A personal navigation system based on inertial and magnetic field measurements
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This work describes the development and testing of a personal navigation system (PNS) for use during normal walking on level ground surfaces. A shoe-worn miniature inertial/magnetic measurement unit (IMMU), which is comprised of accelerometers, magnetometers, and angular rate sensors, provides the measurement data for the PNS algorithm. The well-known strapdown navigation algorithm is adapted for use in the PNS, which further incorporates the error correction technique commonly referred to as zero-velocity updates. A gait-phase detection algorithm estimates instances of foot stance and swing and establishes the appropriate times to apply the velocity error correction technique within the PNS algorithm. A main contribution of the work described herein pertains to the design and analysis of a quaternion-based complementary filter for estimation of three-dimensional attitude of the IMMU. This complementary filter algorithm builds on an earlier threedimensional attitude estimator known as the Factored Quaternion Algorithm (FQA). The complementary filter is further tailored for the PNS application through the use of an adaptive gain switching strategy based on knowledge of the gait phase. A novel and incidental effort described here pertains to the design and implementation of a locomotion interface for a virtual environment using the shoe-worn IMMU. In this application, one IMMU is worn on each foot. A set of foot gestures was conceived and a custom software program was developed to decode the user's foot motions. This unique interface gives the user freedom to navigate through a virtual environment in any direction he/she chooses for those applications utilizing large-screen displays.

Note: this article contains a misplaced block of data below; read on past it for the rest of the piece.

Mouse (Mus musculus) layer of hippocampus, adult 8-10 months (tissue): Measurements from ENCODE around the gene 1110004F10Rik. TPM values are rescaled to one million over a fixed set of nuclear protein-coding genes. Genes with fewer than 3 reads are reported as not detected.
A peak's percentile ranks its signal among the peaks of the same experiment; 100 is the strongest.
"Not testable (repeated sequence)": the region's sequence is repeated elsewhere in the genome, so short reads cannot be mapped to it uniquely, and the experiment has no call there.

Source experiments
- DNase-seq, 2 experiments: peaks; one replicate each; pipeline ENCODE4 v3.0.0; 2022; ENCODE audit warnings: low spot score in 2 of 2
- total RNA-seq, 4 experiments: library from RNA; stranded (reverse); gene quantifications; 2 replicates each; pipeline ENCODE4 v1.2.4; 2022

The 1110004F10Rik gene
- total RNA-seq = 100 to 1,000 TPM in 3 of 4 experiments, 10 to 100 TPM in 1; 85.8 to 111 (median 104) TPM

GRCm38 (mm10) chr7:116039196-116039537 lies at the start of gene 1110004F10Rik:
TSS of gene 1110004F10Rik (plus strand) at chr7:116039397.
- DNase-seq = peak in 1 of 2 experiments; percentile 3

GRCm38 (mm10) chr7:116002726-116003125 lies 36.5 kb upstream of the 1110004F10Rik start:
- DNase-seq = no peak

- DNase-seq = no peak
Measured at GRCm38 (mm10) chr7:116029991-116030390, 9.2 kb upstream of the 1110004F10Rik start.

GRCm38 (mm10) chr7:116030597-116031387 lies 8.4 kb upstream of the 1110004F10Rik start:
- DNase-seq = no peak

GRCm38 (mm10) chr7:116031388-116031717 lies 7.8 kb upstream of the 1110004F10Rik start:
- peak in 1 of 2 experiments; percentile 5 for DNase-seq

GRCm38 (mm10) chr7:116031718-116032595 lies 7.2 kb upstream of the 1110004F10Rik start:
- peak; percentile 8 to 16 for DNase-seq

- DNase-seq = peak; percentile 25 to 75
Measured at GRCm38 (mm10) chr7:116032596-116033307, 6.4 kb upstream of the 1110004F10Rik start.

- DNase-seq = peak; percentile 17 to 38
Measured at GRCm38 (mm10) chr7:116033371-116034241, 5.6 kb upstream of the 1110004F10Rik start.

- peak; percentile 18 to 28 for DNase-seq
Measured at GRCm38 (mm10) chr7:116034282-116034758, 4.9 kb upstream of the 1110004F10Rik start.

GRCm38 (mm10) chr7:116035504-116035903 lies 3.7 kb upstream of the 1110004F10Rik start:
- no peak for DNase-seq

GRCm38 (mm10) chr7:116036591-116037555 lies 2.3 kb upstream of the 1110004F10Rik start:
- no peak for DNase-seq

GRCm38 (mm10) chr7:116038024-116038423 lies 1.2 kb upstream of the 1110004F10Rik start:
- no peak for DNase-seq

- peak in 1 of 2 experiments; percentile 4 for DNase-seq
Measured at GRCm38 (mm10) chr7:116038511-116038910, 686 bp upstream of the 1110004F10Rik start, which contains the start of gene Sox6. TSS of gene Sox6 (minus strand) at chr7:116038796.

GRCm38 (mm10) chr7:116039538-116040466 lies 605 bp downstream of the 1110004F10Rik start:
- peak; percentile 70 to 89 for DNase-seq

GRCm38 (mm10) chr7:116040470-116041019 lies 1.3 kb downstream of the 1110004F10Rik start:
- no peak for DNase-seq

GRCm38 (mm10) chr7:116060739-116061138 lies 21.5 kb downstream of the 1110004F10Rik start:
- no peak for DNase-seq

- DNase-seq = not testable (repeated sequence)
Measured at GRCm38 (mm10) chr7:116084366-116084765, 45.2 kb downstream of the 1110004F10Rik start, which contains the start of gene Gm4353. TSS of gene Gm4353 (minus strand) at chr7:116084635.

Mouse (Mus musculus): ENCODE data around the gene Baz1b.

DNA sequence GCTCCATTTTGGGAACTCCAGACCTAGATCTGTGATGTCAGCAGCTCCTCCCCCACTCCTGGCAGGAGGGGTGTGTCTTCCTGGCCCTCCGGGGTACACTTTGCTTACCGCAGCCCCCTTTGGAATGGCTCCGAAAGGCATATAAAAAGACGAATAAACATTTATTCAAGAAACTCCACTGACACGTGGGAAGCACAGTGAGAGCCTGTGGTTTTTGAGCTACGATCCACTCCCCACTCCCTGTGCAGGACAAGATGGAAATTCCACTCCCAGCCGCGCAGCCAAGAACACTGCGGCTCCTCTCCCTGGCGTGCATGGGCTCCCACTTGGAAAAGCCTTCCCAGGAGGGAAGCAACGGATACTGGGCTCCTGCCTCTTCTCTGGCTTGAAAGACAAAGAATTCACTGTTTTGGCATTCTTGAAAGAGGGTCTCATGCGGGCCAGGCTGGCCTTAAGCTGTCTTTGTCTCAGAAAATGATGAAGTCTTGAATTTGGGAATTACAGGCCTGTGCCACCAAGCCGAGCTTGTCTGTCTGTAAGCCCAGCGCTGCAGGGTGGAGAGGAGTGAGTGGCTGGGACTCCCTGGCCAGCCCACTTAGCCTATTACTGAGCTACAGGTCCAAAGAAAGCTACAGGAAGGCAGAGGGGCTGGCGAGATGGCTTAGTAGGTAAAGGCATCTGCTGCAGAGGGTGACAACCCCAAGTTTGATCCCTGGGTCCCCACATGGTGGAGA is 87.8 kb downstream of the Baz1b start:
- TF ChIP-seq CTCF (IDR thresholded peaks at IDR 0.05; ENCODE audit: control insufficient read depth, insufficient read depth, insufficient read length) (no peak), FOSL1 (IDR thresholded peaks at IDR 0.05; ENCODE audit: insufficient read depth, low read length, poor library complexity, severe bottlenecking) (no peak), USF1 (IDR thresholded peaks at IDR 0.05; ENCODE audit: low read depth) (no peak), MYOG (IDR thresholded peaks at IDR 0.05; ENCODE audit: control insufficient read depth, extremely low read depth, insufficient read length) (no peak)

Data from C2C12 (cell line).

RightsThis publication is a work of the U.S. Government as defined in Title 17, United States Code, Section 101. Copyright protection is not available for this work in the United States.
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